I love animals! I strongly believe in animal welfare and have been a vegetarian for ten years now. In my little world, animals are the same as humans. I feel more free when drawing animals and its often more fun than drawing people. I do sometimes imagine real humans as look-alikes of different animals. A half-naked pig in a string bikini is funnier than a woman in a string bikini, at least in my mind. I just want to make people smile.



Which of your commissioned projects was the most memorable?

Recently I got an email from The Washington Post and was asked to make two illustrations for the Local Living section of the newspaper. I was blown away by this opportunity, as I have always dreamed of drawing for The Washington Post. I made the cover of the Local Living section and an illustration for the paper. That definitely is the most memorable project.


You illustrated the children’s book Eg elske Stavanger. How do your illustrations help kids to understand the book?

Eg elske Stavanger is about different animals that you follow throughout the book and has five very detailed drawings of a small city called Stavanger in Norway. I live in Stavanger and have illustrated different parts of it. For example, you follow the tiger “Funky Frank” who wears a headset and funky clothes through the drawings. It might take you some time to find him in each drawing, similar to a “Where’s Waldo?” book. You also come across questions like: “How many animals are eating an ice cream?” It was such a fun experience and a lot of work! I will illustrate more books, but not as detailed as this one.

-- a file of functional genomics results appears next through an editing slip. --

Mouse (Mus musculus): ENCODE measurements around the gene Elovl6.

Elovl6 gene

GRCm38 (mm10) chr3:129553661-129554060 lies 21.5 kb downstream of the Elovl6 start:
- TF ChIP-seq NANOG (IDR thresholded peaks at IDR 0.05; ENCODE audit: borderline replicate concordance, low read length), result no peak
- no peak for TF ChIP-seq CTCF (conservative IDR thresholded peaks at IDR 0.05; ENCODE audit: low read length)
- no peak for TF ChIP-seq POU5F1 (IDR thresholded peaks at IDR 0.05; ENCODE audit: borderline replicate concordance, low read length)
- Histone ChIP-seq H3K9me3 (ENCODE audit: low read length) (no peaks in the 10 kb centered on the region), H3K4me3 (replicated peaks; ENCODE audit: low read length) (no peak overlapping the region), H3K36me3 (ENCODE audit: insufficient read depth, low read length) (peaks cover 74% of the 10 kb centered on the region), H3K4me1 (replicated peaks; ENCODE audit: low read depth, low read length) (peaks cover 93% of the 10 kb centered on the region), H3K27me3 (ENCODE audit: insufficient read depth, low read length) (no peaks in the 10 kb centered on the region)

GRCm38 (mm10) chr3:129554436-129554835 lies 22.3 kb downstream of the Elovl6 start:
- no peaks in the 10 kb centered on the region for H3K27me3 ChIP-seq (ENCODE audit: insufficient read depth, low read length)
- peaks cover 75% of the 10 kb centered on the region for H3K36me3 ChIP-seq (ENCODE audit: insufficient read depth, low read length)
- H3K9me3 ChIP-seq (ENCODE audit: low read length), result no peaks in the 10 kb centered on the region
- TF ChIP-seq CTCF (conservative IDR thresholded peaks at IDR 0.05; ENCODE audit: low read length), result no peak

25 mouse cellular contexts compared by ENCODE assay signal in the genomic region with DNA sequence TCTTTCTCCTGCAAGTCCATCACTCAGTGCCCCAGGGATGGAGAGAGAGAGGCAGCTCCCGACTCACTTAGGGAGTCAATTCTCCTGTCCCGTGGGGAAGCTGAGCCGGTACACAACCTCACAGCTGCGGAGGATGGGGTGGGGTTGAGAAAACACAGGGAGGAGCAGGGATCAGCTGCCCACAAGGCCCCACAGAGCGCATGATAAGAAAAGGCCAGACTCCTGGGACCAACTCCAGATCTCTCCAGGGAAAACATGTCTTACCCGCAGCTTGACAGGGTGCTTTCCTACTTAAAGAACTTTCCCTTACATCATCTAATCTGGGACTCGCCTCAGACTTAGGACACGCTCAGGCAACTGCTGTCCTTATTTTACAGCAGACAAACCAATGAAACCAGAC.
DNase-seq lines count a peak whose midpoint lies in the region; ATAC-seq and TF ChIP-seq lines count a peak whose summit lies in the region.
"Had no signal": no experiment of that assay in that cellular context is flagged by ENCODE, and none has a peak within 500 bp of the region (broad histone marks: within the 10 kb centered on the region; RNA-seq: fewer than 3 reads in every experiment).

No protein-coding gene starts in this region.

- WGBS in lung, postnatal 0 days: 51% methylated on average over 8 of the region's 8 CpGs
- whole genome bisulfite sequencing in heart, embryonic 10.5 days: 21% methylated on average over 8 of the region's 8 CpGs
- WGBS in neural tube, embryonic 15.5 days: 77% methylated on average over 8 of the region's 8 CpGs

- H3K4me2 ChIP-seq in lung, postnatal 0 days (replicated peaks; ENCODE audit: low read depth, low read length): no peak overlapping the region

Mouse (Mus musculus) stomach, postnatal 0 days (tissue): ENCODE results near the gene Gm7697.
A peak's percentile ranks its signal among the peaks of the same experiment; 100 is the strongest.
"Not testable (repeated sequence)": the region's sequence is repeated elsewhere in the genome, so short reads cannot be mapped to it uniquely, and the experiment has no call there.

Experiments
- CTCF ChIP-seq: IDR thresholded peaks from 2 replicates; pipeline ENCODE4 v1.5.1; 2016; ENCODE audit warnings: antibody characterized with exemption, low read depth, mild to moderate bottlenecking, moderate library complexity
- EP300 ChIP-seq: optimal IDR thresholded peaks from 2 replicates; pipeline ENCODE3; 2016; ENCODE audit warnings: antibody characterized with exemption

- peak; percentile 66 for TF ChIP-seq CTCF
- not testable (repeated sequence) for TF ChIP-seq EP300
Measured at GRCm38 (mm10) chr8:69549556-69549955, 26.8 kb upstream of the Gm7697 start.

Women are vividly represented in your works, particularly Frida Kahlo. What are your thoughts on women in art?

I LOVE Frida Kahlo. She is my favourite woman to draw and I am a big fan of her life and work. I wish there were more women artists and especially more women who dare to give a fuck and show off what they do. Lots of people are afraid of what other people might think and therefore they don’t become artists. I know so many people who are really talented, but they just don’t believe in themselves, so art becomes something they do after work. This goes both for women and men. I personally haven’t experienced any obstacles while working freelance or as a woman in art, but have experienced other sorts of obstacles in jobs I previously held. I am really happy to be my own boss and do my own thing. More people should start doing their thing, I really recommend it!


What do you think of the current Norwegian or Scandinavian art scene?

The Norwegian art scene is kind of difficult to get into because there are lots of old-fashioned people who think you need to have a certain arts degree to exhibit at their gallery. Luckily we have galleries like NuArt and Gallery GEO that see beyond this and showcase artists who might not have the right education but make good art. I am represented by both of these galleries, and really want to make it in the Scandinavian art scene. It takes time but everything is easier when one becomes a well-established artist. I haven’t had a solo exhibition since 2015 as I’ve been so busy for past several years, but I will be moving more in that direction soon.


Where can people find or buy your illustrations?

People can find my illustrations on my website. They can buy my illustrations and clothes on my web shop, and follow me on Instagram.